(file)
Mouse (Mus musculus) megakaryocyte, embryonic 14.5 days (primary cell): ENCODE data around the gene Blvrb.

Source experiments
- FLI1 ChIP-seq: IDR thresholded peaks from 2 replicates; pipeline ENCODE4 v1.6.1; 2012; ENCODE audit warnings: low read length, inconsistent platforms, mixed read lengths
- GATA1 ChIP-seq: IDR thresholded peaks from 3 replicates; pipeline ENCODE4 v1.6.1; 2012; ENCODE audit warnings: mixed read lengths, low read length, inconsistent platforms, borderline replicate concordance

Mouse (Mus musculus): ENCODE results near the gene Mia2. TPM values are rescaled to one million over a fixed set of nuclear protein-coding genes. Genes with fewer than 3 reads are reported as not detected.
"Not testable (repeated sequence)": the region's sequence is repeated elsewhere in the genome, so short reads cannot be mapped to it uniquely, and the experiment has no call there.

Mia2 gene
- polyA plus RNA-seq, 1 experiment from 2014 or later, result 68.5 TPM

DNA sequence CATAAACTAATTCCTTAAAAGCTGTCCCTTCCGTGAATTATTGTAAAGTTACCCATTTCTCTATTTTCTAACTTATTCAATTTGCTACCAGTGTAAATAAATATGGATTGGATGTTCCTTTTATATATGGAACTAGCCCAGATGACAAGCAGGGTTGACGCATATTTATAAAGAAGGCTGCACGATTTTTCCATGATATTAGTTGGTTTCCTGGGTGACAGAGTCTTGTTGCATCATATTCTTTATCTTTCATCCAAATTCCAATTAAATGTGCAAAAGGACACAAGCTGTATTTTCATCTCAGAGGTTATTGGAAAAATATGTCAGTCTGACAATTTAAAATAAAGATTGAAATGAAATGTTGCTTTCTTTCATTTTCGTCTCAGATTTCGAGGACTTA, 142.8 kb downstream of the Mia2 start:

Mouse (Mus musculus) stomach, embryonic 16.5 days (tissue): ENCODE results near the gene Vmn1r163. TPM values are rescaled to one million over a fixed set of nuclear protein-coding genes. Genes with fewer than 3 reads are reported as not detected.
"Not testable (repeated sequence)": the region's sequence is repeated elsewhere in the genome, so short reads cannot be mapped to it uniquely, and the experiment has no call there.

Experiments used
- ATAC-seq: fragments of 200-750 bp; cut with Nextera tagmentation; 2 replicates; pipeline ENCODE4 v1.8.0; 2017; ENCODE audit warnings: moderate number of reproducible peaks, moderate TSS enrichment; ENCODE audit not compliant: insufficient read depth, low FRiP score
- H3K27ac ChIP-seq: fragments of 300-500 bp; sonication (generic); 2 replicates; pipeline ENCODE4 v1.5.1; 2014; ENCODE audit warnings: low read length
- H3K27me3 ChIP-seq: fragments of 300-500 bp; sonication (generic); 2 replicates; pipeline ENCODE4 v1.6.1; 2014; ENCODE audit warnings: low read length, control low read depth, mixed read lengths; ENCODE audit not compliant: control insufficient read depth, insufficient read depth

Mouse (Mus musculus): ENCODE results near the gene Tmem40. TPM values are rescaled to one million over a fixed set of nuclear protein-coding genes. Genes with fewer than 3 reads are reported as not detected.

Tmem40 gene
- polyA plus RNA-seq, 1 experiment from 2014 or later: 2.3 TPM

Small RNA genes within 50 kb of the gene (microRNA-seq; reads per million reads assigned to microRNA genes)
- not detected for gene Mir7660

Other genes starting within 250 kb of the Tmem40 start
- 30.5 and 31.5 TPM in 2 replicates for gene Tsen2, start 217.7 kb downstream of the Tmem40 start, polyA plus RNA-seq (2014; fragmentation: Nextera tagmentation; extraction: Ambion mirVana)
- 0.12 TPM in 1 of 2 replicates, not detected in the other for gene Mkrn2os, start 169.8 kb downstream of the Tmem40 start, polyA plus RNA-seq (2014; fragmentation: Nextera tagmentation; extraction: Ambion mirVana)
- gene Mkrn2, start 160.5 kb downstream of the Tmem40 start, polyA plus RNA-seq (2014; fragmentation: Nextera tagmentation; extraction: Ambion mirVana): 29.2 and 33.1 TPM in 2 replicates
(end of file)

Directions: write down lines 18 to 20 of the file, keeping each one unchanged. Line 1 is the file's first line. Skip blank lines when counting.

- polyA plus RNA-seq, 1 experiment from 2014 or later: 2.3 TPM

Small RNA genes within 50 kb of the gene (microRNA-seq; reads per million reads assigned to microRNA genes)
- not detected for gene Mir7660